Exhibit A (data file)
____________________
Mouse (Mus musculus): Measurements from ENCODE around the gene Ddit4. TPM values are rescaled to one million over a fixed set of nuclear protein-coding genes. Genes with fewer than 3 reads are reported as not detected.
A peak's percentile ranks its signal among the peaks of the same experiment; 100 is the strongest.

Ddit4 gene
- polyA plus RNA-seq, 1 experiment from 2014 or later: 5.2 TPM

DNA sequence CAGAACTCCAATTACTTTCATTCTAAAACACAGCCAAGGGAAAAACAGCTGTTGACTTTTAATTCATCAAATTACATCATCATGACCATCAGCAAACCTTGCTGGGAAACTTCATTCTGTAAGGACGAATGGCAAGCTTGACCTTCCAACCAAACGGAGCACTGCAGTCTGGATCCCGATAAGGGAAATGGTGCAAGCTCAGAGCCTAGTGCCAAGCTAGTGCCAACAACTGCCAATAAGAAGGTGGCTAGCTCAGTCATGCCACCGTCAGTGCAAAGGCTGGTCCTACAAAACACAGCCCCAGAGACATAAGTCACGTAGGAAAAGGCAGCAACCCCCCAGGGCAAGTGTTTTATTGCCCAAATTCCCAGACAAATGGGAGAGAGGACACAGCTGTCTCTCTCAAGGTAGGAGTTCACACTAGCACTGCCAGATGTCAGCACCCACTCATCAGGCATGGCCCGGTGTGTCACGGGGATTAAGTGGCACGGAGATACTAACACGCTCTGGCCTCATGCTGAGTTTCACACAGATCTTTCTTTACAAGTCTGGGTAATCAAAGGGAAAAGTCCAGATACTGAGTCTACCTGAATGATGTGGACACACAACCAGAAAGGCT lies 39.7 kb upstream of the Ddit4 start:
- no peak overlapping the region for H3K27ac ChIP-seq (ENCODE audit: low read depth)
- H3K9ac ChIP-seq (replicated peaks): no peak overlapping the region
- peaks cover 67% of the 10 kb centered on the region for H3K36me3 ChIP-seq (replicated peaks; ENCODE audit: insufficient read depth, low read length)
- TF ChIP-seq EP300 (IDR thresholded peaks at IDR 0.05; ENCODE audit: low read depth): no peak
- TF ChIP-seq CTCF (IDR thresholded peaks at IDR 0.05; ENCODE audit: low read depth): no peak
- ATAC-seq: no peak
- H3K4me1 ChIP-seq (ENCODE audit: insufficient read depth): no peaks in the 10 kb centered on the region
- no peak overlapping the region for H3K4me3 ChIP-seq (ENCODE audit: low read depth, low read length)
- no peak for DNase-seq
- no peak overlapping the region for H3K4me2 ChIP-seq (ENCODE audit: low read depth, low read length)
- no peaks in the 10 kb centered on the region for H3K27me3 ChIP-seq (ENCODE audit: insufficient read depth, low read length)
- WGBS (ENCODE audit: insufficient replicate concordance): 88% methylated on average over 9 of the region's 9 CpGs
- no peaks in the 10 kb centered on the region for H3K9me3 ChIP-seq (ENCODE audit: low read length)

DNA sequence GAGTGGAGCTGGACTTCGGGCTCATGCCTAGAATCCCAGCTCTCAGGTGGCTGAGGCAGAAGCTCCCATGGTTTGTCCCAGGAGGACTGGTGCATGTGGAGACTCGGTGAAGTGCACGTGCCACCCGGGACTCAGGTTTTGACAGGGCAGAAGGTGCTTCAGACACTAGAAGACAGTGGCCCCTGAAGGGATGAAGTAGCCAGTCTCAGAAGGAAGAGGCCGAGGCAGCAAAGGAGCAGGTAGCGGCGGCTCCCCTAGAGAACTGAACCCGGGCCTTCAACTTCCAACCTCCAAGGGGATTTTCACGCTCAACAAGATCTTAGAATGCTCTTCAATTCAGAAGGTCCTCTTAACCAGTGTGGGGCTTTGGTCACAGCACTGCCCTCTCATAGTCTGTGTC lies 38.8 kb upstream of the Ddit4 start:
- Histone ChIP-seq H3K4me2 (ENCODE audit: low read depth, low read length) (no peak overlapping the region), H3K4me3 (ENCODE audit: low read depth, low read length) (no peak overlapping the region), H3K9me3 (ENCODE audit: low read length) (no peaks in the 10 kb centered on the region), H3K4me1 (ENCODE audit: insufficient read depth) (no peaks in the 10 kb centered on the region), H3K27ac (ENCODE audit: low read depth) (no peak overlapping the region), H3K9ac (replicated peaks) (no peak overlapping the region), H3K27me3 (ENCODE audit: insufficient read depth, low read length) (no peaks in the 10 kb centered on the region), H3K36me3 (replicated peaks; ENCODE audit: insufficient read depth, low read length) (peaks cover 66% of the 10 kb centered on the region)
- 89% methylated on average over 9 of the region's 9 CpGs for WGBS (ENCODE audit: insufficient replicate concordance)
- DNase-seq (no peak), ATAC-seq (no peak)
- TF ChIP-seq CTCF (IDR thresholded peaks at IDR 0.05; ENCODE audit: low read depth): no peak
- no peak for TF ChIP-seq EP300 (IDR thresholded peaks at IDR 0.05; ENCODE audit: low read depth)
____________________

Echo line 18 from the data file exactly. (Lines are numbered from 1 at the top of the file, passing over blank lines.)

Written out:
- no peaks in the 10 kb centered on the region for H3K9me3 ChIP-seq (ENCODE audit: low read length)